In this thread there have been a few less than complimentary remarks made about Prince Charles, the Queen's eldest child. I have never met him but two people I am close to have. I thought I would therefore share with the Forum their experiences with the man, which show him in two different lights and reveal that, like most of us, he is a complex individual with both good and bad aspects to his character.
The first case is that of an Australian friend of mine who is based in England and who owned a property in Poundbury, a new model town established by Prince Charles as a pet project of his. See
My friend is a retired City lawyer who worked for one of the most prestigious law firms in the world. His brother was the commander of the Australian Navy. Hence, he very much comes from an establishment family. He met with Prince Charles during a committee meeting of the overseeing body for Poundbury. There was a bottle of scotch whisky on the table in front of the prince. During the meeting, the prince kept pouring himself a drink from the bottle. After a while, it was clear that the whisky was taking its toll on him. Hence, my friend reached forward as the prince was about to take yet another drink and snatched the bottle away from him saying: "Your Highness, I think you may have had enough
". The prince was quite indignant but carried on. After the meeting had finished, the prince's equerry came up to my friend and said: "Thank you sir, you did the right thing
". Sadly, what this demonstrates is that Prince Charles, like most of us, has his own inner demons to fight. Despite his title and wealth, he is a vulnerable human being just like all of us here on the big blue marble.
The second story concerns my cousin who met with the prince at his home at Highgrove House. Highgrove House - Wikipedia
In April 2015, the prince went to Gallipoli in Turkey to participate in the commemoration of the 100th Anniversary of the Gallipoli Campaign in the Dardanelles. Gallipoli campaign - Wikipedia
The President of France and the Prime Ministers of Britain, Australia and New Zealand all attended this event, which was presided over by President Erdogan of Turkey. Prince Charles represented the Queen. He attended the main commemoration for the British, Australians and New Zealanders at the Commonwealth War Memorial, which overlooks Cape Helles, where the initial landings took place. Please note that for the British the campaign was nothing short of a disaster (as regards the landings, think of the opening scenes in Saving Private Ryan
or the Mel Gibson fim Gallipoli
and you will get the picture) but for the Australians and New Zealanders who came to the event it was a major remembrance of where their nations came of age.
The main event was an all ticket affair and security was very tight. I went to the event with my uncle, whose father was one of those who had landed that first morning (he was a soldier in the Irish regiment, the Royal Munster Fusiliers, and his battalion was annihilated that first day) and his son, my cousin. Unfortunately, due to a mix up by the British Gallipoli Association we were not given tickets so could not attend the main commemoration but went instead the next day (the actual day of the landing) to the beach at Cape Helles in order to plant the flag of the Munsters and remember the fallen. There were a few fellow Britons there as well and we spoke to them. One was a retired RAF Wing Commander who had driven all the way from England to be there. He had promised to do it with his son but his son had died the year before from cancer. However, he still felt honour bound to keep his promise to his son and hence drove all the way on his own. His great uncle had been in the Royal Artilley and had landed at the beach.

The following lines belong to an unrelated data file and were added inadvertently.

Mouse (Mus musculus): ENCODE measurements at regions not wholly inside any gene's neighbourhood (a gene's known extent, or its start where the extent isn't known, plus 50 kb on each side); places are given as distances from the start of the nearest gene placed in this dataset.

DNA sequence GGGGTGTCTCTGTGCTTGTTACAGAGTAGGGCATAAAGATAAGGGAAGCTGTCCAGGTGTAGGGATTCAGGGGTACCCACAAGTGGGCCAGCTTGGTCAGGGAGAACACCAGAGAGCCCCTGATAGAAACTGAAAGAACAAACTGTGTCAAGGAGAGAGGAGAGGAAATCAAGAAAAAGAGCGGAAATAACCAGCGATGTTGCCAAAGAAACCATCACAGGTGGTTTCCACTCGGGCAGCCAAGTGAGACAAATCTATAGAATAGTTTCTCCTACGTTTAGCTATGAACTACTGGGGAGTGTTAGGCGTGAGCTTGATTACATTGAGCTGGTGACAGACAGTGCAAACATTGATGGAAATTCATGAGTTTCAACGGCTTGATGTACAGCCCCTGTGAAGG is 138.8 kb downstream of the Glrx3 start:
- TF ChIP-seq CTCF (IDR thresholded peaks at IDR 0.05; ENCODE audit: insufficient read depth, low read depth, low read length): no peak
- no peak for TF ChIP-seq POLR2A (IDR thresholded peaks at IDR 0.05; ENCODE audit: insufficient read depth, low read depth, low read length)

My cousin subsequently met with Prince Charles at Highgrove and raised the matter with him. When he learned that my uncle was not able to attend the main commemoration he got quite angry. He said that he had met lots of grandchildren of the Gallipoli combatants but none of their children. He said he would have loved to have met with my uncle to discuss his father's first hand accounts of the landings with him. He also wondered out loud why the Turks had not held the commemoration on the actual anniversary of the landings but on the day before instead but he was pleased to learn that we had marked the day on the beach. He then discovered that my cousin was an enthusiastic lover of all things byzantine and of Greek antiquities. This is something dear to the prince's soul, as he has spent much time in Greece and particularly likes visiting Mount Athos, the famous Greek Monastic centre, for its spirituality. He also has a great appreciation for Greek Orthodox art and religious icons. One should remember that his father, Prince Phillip, grew up in Greece and the prince's grandmother became an Orthodox nun. At this, he took my cousin on a personal guided tour of his private chapel at Highgrove, which is decorated and adorned as a Greek Orthodox chapel rather than as an Anglican one.
The point of the story is that the prince, a busy man, did not have to do this for my cousin, an ordinary commoner, but he deliberately took time out to do so because my cousin shared a common interest and appreciation of his. Hence, if he may sometimes come over as aloof and a bit stiff and aristocratic on television, underneath it all he is a real human being who, just like us, has his good points and his bad points.